Mad Man Moon

under the moon

Here, in the UK, we have had a long period of hot, dry weather. For 26 consecutive days a temperature of 30℃ or more has been recorded. In most of the country there has been little or no rain for about three months. The reservoirs are severely depleted and the farmers are struggling to grow their crops and feed their animals. The famously green landscape of England has turned straw-bale yellow and parched-earth brown. Our trusty umbrellas and kagoules have been replaced with parasols and sun-block; and our prayers have been for cooling, thirst-quenching rain.

A fall of rain?
That must have been another of your dreams,
A dream of mad man moon.

Was the life-giving rain I remember just a dream? Or was it, perhaps, a delusion induced by heat-stroke? No, Crotchety Man has been careful to avoid the sizzling rays of the noon-day sun and a cheap plastic bottle of expensive water has travelled everywhere with him. The heat sapped his strength but his brain did not melt. Those memories of thunderclouds and rain, though difficult to believe now, were real enough.

. . .

The last exceptionally long hot period in these parts was in 1976. Crotchety Man was spending his first summer of full-time employment perspiring over a computer keyboard in poorly ventilated offices by the banks of the river Thames. Keith Moon, meanwhile, was passing out on stage during The Who‘s U.S. tour suffering from the effects of alcohol and drug addiction. And, that summer, a Tony Banks track called Mad Man Moon appeared on the Genesis album, A Trick of the Tail.

The lyrics speak of a river that ran dry, of deserts and mirages, a valley of shadowless death, and a dream about a mad man called Moon. But, curiously, the song was recorded in the autumn of 1975, well before the heatwave of ’76. The mad man might have been Keith (“The Loon”) Moon because the drummer collapsed on stage in 1973 during the Quadrophenia tour, but that could just be another coincidence.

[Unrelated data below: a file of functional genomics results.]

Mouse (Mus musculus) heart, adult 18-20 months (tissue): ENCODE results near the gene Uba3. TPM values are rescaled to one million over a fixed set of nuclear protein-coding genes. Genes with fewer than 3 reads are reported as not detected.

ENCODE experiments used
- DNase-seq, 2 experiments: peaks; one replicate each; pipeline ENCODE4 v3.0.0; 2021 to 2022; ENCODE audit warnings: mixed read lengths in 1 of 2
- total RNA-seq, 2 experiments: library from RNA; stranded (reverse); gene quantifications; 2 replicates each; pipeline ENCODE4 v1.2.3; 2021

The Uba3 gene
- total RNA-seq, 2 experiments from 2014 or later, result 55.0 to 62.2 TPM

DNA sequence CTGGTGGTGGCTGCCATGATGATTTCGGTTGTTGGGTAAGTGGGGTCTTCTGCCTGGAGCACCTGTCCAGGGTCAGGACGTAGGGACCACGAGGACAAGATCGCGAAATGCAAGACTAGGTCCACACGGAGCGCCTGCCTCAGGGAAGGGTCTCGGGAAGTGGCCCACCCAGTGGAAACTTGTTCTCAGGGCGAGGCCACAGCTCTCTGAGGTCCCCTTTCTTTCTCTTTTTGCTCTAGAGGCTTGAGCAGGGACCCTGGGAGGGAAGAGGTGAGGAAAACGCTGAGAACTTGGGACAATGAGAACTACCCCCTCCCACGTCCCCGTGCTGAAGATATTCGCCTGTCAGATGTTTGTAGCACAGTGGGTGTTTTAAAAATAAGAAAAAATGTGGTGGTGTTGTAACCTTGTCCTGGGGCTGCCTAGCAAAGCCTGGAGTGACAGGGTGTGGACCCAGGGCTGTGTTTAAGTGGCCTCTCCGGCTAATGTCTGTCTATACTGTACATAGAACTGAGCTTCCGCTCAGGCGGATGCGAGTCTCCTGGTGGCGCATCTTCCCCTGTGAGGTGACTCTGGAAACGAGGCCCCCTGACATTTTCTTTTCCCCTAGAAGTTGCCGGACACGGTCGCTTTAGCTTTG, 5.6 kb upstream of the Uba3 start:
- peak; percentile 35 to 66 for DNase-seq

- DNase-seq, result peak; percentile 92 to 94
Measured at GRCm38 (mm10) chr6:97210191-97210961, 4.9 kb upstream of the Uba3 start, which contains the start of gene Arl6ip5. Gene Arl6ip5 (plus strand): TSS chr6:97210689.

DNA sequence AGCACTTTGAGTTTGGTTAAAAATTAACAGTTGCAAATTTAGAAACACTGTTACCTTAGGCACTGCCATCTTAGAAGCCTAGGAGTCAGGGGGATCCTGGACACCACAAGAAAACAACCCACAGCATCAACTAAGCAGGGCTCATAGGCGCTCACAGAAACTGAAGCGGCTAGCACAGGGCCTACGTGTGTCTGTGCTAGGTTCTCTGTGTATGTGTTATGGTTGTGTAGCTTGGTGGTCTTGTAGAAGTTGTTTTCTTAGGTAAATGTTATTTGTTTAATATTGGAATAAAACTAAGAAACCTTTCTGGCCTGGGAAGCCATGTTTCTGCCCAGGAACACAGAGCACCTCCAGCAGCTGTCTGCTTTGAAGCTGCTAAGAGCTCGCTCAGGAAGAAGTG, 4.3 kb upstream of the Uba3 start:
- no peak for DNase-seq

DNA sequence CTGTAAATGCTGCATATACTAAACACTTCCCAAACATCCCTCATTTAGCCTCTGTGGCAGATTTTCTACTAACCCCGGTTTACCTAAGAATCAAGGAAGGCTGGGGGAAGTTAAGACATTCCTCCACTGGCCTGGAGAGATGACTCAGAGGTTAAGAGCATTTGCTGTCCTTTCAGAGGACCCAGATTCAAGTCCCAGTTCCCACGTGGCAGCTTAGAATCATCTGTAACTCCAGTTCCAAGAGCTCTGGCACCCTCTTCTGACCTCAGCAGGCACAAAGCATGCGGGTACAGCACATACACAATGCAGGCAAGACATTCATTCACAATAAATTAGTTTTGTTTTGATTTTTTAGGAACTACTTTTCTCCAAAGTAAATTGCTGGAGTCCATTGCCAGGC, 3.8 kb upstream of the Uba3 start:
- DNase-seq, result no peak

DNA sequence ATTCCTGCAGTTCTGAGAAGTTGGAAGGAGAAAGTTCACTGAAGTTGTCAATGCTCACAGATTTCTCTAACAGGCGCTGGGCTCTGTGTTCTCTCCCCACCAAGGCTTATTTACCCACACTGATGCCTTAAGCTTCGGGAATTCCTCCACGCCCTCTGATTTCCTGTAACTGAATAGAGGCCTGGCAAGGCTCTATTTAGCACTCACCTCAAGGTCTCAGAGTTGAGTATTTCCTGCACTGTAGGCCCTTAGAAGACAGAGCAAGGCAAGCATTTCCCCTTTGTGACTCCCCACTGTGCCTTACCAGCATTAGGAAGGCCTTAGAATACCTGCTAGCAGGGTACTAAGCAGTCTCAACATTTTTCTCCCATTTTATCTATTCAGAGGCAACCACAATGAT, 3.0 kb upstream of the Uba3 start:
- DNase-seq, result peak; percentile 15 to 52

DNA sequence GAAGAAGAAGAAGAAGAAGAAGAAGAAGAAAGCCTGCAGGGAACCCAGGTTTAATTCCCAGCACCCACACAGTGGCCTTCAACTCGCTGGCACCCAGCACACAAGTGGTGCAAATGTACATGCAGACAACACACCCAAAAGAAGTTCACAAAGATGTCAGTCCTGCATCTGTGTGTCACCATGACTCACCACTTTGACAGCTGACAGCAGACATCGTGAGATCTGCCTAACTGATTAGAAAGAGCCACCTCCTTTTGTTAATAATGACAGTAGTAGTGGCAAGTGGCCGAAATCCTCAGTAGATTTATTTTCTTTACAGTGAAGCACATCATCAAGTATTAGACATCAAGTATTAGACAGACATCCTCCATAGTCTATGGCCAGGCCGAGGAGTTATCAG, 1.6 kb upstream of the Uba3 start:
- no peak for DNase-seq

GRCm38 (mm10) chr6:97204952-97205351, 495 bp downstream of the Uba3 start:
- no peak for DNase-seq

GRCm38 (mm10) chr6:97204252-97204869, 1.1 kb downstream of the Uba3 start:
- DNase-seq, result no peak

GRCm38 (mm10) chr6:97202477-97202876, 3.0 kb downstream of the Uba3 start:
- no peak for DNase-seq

Mad Man Moon is, essentially, a piano piece with a dreamy, floating-in-the-air feel to it. It has a pleasing melody that suits Phil Collins’ voice and the other instruments support the theme without adding competing musical ideas. It sounds simple, but satisfyingly complete; easy on the ear but not too light and fluffy. It is one of Crotchety Man’s favourite Genesis tracks whatever the weather.

Keith Moon

This year’s toasted skin season came to an end in Crotchety Land two days ago. The heat dissipated, the clouds gathered and a gentle rain dropped like mercy from the heavens. The lawns are turning green again, the hard-baked earth is softening and we’ll soon be able to put the sun cream back in the cupboard until next year. Perhaps we’ll have another season of long hot summer nights in which to remember Genesis at the peak of their creativity and a drummer who lived up to his band’s wish for his (and my) generation:

I hope I die before I get old.

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